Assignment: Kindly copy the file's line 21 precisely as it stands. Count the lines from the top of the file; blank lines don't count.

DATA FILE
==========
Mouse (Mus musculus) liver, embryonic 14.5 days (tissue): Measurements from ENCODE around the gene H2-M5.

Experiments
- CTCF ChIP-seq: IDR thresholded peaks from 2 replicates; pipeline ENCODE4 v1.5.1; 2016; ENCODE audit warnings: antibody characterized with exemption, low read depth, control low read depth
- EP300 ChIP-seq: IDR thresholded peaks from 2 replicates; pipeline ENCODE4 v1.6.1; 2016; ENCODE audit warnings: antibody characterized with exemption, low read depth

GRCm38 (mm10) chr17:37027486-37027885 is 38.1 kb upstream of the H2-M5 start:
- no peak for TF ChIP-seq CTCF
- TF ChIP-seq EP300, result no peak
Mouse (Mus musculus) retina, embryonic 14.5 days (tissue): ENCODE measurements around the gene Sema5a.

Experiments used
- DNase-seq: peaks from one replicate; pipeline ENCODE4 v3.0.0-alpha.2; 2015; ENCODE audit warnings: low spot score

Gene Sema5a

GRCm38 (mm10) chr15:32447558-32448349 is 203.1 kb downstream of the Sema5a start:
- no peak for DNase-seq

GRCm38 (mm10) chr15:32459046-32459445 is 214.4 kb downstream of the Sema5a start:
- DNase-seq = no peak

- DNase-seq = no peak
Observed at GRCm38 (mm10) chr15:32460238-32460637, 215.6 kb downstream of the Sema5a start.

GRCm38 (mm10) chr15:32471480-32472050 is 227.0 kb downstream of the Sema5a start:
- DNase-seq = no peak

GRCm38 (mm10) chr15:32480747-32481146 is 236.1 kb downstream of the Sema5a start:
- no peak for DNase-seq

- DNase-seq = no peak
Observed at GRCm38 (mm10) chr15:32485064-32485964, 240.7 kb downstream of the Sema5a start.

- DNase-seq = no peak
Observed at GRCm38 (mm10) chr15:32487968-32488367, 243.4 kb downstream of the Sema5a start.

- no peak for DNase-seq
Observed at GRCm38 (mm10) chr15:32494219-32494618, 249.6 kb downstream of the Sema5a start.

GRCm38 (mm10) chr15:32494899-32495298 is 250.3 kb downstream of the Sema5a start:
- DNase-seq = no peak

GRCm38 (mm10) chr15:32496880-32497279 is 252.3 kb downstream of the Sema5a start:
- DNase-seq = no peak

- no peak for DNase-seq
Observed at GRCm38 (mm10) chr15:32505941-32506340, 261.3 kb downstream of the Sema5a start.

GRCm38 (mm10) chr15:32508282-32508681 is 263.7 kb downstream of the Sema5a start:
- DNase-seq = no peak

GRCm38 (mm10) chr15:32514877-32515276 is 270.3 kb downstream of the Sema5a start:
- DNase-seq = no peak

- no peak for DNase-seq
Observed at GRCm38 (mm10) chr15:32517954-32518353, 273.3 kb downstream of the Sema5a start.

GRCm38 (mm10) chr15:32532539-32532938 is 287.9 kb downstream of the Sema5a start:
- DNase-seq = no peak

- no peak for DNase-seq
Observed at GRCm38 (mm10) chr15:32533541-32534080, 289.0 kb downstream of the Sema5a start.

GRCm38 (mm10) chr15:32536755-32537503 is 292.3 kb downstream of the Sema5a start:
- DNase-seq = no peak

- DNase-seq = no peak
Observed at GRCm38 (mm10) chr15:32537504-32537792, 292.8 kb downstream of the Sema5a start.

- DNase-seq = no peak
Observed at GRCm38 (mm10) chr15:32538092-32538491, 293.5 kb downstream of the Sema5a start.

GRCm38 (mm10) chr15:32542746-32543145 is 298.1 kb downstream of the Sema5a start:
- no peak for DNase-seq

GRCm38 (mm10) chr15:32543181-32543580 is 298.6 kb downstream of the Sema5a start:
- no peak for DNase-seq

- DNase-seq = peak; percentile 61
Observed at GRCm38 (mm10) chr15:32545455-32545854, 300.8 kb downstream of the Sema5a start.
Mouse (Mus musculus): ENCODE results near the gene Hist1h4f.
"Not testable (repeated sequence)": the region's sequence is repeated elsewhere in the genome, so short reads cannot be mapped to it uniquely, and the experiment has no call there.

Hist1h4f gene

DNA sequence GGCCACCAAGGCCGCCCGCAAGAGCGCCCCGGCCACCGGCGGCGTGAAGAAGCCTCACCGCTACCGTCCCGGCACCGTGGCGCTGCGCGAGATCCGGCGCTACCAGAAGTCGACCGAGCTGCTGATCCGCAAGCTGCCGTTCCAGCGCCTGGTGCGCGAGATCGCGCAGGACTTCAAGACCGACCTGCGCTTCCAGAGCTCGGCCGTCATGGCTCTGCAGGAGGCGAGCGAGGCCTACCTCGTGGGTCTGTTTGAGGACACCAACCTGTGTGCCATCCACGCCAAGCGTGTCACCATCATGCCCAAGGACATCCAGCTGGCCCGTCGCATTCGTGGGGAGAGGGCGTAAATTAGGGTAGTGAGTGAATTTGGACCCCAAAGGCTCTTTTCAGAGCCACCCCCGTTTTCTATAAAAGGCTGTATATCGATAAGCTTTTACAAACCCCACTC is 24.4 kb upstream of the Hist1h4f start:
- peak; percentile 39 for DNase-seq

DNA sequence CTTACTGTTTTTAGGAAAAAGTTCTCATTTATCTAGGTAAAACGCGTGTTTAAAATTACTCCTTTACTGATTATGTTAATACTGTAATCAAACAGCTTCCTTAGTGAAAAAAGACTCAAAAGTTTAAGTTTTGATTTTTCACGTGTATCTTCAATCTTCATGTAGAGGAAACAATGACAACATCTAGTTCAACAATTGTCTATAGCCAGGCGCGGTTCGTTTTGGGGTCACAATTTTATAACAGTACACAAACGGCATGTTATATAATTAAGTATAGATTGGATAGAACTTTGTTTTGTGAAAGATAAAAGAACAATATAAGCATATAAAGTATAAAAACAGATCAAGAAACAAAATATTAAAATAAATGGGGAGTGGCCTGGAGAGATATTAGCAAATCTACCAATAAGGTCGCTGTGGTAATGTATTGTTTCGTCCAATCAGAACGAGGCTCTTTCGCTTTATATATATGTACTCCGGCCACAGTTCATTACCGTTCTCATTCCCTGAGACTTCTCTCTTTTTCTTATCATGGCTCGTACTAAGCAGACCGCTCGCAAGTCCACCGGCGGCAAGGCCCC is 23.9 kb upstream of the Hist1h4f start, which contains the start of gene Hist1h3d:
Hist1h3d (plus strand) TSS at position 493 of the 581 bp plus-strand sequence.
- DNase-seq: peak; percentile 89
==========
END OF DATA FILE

- no peak for DNase-seq